Race And Politics This Week
SCOTT SIMON, HOST:
From the Oval Office - or at least the presidential smartphone - to the Democratic debates and in Congress, race continues to drive U.S. politics. This week, the president continued to taunt one of the leading African American Democrats in the House. And the only black Republican in the House announced that he won't run for re-election. All that while the Democrats running for president made many promises to voters of color. We're going to turn for some perspective on this to NPR political correspondent Asma Khalid.
Asma, thanks so much for being with us.
ASMA KHALID, BYLINE: My pleasure.
SIMON: Will Hurd, lone black Republican in the House, is leaving. That statement alone might make a statement. How big is this development?
KHALID: It is hugely symbolic. Will Hurd is not only the sole black Republican in the House. He's the only Republican to represent a district along the U.S.-Mexico border. You know, he was a rather vocal critic at times of the president at a time when many in the Republican Party had been reticent to criticize him. You know, when the president was very critical recently of freshman members of Congress, a couple of women telling them that they should go back to where they came from, Hurd was one of just four House Republicans who voted for a resolution to condemn the president's comments. So in symbolic terms, I feel like you cannot really overstate how significant this. Is in terms of real power, though, it is a district that Democrats have a good shot at picking up. It's a district that Hillary Clinton won in 2016, and it is majority Hispanic.
SIMON: I want to ask you about the president's tweets about Representative Cummings of Baltimore, Md. President just hasn't let up on that.
KHALID: No, this has been an ongoing attack. It began last weekend, where the president described Baltimore as this rodent, rat-infested mess. And he said that Elijah Cummings, who chairs the House Oversight Committee, should really use his committee to start doing more oversight of Baltimore. On Friday morning, the president took to social media, his so favorite social media platform - again, Twitter - and announced the Baltimore house of Elijah Cummings was robbed. Too bad - exclamation mark.
Cummings' home was indeed burglarized. This occurred before the president took to Twitter, but it was - you know, this response from the president - just the latest attack on Cummings. It is worth mentioning that in response to the president's tweet about Cummings' house being robbed, Nikki Haley responded, this is so unnecessary. And she had one of those upside-down questioning face emojis. Haley was Trump's ambassador to the United Nations. She herself is a woman of color - she's Indian American.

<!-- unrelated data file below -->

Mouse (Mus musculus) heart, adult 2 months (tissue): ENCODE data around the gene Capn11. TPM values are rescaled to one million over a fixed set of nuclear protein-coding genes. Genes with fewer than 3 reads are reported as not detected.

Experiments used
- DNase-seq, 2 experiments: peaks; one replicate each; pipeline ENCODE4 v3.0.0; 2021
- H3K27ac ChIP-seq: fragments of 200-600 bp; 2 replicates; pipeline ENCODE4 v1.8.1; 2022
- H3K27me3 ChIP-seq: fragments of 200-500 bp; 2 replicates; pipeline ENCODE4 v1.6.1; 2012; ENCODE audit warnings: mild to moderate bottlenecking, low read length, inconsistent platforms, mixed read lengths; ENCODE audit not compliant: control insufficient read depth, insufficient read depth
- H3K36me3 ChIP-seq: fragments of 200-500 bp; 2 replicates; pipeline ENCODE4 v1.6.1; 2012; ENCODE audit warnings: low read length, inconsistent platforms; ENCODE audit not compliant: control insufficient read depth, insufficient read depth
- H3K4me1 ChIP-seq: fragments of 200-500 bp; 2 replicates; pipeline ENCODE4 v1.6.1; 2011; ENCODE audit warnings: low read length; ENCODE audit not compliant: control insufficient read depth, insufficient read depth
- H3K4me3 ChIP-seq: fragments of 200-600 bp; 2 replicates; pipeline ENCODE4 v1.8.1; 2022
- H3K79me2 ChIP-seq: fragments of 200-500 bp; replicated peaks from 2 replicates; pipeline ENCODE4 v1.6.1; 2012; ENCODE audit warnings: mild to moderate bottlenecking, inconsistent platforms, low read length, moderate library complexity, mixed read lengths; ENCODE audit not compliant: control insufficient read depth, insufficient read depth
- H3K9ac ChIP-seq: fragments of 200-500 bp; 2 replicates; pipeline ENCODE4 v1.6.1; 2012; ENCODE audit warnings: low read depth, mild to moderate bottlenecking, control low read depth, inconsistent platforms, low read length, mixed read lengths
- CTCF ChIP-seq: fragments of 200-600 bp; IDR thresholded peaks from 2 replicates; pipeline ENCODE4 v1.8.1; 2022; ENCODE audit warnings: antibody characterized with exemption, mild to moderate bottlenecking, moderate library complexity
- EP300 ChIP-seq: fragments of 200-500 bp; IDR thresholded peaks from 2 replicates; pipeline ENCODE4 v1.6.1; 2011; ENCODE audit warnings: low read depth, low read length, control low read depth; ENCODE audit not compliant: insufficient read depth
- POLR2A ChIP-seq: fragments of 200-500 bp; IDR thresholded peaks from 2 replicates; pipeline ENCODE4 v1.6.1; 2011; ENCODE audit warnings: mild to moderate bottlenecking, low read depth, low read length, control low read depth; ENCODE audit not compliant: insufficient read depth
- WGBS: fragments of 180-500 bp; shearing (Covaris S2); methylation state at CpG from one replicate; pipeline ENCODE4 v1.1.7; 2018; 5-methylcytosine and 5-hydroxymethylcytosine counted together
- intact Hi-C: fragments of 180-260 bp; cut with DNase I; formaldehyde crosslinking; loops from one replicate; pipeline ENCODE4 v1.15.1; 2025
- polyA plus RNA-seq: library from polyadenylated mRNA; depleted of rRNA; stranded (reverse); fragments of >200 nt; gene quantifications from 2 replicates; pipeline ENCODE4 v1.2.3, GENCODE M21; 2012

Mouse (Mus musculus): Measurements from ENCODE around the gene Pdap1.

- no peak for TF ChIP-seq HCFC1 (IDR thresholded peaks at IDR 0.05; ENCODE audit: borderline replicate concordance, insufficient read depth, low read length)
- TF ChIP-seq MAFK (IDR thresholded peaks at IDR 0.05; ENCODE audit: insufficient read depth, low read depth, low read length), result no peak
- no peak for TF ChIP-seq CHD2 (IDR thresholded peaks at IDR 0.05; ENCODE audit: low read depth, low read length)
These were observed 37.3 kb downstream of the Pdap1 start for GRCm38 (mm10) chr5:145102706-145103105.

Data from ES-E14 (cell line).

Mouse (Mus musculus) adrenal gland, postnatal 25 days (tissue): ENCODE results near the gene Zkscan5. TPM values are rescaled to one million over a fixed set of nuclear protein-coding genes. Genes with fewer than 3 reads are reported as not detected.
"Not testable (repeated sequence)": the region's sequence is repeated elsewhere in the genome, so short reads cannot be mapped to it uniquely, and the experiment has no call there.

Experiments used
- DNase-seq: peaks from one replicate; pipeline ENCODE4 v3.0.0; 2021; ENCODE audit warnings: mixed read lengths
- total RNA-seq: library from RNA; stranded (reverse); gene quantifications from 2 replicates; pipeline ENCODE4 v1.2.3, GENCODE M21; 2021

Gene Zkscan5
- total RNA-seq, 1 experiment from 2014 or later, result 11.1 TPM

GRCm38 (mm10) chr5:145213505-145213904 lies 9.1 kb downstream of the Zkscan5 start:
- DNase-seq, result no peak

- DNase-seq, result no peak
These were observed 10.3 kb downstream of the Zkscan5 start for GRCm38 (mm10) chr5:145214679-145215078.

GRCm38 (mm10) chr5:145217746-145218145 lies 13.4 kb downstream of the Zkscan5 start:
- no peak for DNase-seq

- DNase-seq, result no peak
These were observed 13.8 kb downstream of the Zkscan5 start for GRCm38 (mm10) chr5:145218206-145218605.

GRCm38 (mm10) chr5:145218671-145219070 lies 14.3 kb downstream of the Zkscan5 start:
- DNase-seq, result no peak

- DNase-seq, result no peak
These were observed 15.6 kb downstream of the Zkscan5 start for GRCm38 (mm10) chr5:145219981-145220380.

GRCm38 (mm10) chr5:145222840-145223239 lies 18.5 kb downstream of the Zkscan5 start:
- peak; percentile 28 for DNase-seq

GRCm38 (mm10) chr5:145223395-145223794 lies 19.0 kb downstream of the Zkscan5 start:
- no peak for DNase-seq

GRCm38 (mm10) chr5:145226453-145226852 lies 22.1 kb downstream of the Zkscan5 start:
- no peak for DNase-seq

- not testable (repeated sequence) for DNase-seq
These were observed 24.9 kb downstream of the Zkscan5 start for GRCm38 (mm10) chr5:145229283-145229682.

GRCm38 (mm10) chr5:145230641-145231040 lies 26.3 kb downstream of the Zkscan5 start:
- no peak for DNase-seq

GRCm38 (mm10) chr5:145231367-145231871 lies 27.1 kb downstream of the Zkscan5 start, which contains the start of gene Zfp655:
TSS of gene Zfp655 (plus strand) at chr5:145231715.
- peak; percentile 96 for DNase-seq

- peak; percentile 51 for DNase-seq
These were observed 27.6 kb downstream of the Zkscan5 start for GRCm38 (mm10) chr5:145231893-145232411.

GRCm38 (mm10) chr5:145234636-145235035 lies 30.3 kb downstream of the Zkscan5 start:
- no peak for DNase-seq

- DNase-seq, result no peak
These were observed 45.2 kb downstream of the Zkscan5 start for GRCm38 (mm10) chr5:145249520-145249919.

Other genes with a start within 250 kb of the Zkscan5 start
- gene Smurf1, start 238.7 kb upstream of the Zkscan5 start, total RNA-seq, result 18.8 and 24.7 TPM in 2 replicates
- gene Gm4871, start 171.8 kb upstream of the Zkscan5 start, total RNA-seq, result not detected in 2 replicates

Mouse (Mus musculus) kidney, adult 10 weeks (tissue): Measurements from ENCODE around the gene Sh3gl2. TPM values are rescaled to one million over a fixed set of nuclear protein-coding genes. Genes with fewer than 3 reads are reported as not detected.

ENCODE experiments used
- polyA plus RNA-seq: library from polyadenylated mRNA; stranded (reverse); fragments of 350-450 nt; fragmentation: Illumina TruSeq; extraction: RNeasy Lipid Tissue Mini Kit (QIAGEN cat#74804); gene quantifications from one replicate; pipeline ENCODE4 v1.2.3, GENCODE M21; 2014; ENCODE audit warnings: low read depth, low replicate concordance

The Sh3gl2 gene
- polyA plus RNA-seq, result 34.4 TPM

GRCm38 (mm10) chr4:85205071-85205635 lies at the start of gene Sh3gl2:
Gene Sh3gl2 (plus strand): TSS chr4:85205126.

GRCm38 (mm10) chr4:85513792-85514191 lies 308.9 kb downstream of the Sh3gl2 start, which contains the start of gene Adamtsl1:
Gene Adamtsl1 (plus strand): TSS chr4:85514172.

SIMON: Are there Republicans who worry about becoming an all-white party while the country's demographics are changing?
KHALID: There are, no doubt, some Republicans who worry about that when they look at the long-term electoral possibilities of the Republican Party. But there's also the sense that it's possible for the Republican Party to squeeze out another presidential election, maybe more with the current demographics. But, you know, as we were talking about Will Hurd, Will Hurd is sort of symbolic of the composition changing within the Republican Party. And it's not so much the Republican Party's demographics have necessarily changed. It's that the country's demographics have changed, and the Republican Party has remained relatively the same. About 30 percent of all voters in the country nowadays are non-white, and you don't really see that represented in the Republican Party.
SIMON: Let me ask about the Democrats because you were at the debates. Democratic presidential candidates - a lot of them were very explicit about race and policies they would like to address - racial justice and inequality. What kind of impact does that seem to have on the campaign trail?
KHALID: I would say it depends on the subset of the Democratic Party that you're speaking to. You know, the flip side of a lot of the changes we've seen in terms of the makeup of the parties has been that as the Republican Party has attracted more and more white, non-college-educated voters, the Democratic Party is pulling in more white, college-educated voters. These are folks who tell me that they even at times self-identify as fiscal conservatives.
They've been disgusted with some of the way that they feel the president has responded on race and immigration issues. But the question is, you know, does that transfer over to, say, how they feel about some of these broad, progressive economic policies that we have some Democrats talking about - say, getting rid of private health insurance?
And I'm not sure that that's the case. So I would say it really depends on the subset of the Democratic Party that we're talking about.
SIMON: NPR's Asma Khalid, thanks so much.
KHALID: You're welcome.
NPR transcripts are created on a rush deadline by an NPR contractor. This text may not be in its final form and may be updated or revised in the future. Accuracy and availability may vary. The authoritative record of NPR’s programming is the audio record.